Video report by ITV News Reporter Ben Chapman
A Syrian boy who was attacked in a video shared widely online has been left "crying at night" over the bullying he has received since his arrival in the UK.
Speaking exclusively to ITV News, the 15-year-old refugee,who cannot be named for legal reasons, described how he has been targeted by bullies for the past two years.
The teenager, who came to the UK with his family through a United Nations programme, said: "I was feeling unsafe everywhere - even to go to the shop."
"I was feeling like I couldn't study or do my homework.
"I woke up at night and just started crying because of this problem.
"When I saw everyone looking at this video I felt ashamed of myself and why it happened. I was really upset about that."
The video of the incident, which happened at Almondbury Community School in Huddersfield on October 25, has been viewed millions of times online and has provoked outrage and prompted wellwishers to set up an online crowdfunding page for him.
In a statement, West Yorkshire Police said: "Regarding the assault on a 15-year-old youth in Almondbury, which featured in a video posted on social media yesterday and has been widely reported in the media, a 16-year-old youth has been interviewed and reported for summons, for an offence of assault."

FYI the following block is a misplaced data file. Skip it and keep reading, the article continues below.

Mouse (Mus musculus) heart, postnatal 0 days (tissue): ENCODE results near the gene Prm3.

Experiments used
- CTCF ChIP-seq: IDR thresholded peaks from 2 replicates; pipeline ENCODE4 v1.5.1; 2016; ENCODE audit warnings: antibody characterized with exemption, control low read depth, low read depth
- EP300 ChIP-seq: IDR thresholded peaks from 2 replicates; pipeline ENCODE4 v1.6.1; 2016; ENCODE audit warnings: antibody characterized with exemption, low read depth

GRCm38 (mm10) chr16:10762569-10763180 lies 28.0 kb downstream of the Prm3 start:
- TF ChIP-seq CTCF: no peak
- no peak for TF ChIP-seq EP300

The youngster told ITV News that the bullying and racism has been so bad during his time in the UK that he didn’t want to go to school, but persevered because he wanted to study.
"I don't feel safe at school. Sometimes I say to my dad I don't want to go to school anymore," he said.
"I was disappointed when I came to the UK because I was thinking my life is going to be good, my future is going to be really good if I study at school. And I didn't achieve any of that."
Reaction from ITV News Reporter Ben Chapman
The 15-year-old said he was "upset" by his school's response to the ongoing bullying, claiming the school suggested he moved school to stop it from happening.
"When I came to the UK I felt I was going to be safe, and none of that happened. Everyone started talking about the law - that everyone is under the law," he said.
"I was following the law, trying to be safe, and none of that happened. I was trying to call our council to help us, but they didn't. I was trying to tell the police, they didn't listen to me either."
The youngster's family fled the city of Homs in 2010 when he was just eight years old.
They first moved to Lebanon before being resettled in the UK in 2016.